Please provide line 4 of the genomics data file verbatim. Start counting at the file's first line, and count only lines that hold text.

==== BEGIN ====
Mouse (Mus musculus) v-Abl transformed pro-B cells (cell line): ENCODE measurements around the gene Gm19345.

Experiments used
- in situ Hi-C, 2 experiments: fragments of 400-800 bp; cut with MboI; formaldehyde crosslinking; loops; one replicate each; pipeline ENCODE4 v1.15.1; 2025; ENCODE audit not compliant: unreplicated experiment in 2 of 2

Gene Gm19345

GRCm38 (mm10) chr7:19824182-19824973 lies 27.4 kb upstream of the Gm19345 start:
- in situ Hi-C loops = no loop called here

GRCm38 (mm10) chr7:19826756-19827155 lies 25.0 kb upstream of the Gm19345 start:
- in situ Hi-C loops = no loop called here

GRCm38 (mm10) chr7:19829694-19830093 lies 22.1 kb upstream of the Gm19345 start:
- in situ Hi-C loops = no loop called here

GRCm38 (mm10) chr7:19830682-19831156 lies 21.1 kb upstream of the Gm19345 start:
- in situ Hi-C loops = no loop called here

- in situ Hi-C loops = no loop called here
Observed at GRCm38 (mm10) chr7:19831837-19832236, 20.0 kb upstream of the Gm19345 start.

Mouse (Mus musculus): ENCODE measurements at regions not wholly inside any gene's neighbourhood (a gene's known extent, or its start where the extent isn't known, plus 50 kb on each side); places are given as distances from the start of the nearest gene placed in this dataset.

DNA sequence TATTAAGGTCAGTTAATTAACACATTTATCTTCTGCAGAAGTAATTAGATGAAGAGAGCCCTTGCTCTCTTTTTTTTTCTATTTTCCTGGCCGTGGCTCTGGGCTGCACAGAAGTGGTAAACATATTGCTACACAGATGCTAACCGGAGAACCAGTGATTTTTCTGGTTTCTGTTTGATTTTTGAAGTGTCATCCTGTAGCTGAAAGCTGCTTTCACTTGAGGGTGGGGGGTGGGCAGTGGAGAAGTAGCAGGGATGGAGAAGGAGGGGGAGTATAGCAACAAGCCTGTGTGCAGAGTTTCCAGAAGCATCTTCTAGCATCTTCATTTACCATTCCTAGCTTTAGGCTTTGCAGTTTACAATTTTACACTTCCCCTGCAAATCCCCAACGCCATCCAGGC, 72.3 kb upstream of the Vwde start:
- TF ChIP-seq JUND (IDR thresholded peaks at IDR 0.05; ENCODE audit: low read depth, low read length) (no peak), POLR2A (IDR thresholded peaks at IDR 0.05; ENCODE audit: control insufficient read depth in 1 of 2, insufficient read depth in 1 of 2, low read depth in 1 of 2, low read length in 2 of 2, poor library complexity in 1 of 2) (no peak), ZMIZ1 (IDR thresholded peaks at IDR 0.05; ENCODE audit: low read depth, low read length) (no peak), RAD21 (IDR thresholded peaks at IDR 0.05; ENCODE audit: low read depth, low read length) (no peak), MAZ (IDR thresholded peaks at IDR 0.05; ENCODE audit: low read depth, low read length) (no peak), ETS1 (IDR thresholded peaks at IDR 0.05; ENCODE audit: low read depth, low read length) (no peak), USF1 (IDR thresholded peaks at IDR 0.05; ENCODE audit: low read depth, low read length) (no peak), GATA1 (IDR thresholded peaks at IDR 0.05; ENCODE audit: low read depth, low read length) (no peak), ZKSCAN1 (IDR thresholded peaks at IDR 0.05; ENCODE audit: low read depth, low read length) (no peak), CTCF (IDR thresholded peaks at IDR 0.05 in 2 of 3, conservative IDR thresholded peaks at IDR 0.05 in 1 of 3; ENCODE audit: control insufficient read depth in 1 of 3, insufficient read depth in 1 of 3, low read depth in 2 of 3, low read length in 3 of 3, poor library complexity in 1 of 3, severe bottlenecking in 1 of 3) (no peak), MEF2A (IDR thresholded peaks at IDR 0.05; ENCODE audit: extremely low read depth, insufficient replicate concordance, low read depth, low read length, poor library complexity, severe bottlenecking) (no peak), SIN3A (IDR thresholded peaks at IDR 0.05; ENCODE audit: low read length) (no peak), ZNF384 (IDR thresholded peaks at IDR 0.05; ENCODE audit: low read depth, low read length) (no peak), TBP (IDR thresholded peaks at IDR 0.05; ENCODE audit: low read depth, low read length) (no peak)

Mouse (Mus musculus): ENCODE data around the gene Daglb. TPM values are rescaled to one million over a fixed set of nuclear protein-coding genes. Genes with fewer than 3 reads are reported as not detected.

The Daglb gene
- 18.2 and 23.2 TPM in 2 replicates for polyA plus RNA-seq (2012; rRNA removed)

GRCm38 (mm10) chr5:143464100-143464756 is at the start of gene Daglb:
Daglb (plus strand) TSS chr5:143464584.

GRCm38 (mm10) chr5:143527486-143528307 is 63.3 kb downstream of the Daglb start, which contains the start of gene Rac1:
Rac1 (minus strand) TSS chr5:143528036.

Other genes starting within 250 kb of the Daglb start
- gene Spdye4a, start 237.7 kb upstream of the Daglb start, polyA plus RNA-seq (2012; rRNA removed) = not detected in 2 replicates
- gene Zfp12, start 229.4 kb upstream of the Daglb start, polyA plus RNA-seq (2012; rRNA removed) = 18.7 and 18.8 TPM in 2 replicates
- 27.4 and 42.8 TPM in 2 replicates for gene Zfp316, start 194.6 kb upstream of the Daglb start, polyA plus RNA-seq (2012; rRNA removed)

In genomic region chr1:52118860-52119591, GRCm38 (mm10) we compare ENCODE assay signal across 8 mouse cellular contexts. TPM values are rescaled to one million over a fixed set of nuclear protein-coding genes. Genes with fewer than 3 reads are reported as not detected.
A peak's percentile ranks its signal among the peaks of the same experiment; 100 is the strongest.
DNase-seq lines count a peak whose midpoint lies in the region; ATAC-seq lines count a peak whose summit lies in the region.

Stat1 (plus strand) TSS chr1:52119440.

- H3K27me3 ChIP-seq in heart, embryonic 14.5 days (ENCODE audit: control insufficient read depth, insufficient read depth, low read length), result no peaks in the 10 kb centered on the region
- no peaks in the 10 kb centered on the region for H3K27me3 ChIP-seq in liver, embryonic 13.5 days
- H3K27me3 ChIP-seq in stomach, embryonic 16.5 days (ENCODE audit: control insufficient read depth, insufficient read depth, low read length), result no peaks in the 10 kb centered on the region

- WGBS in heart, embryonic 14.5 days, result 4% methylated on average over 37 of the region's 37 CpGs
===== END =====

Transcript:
Gene Gm19345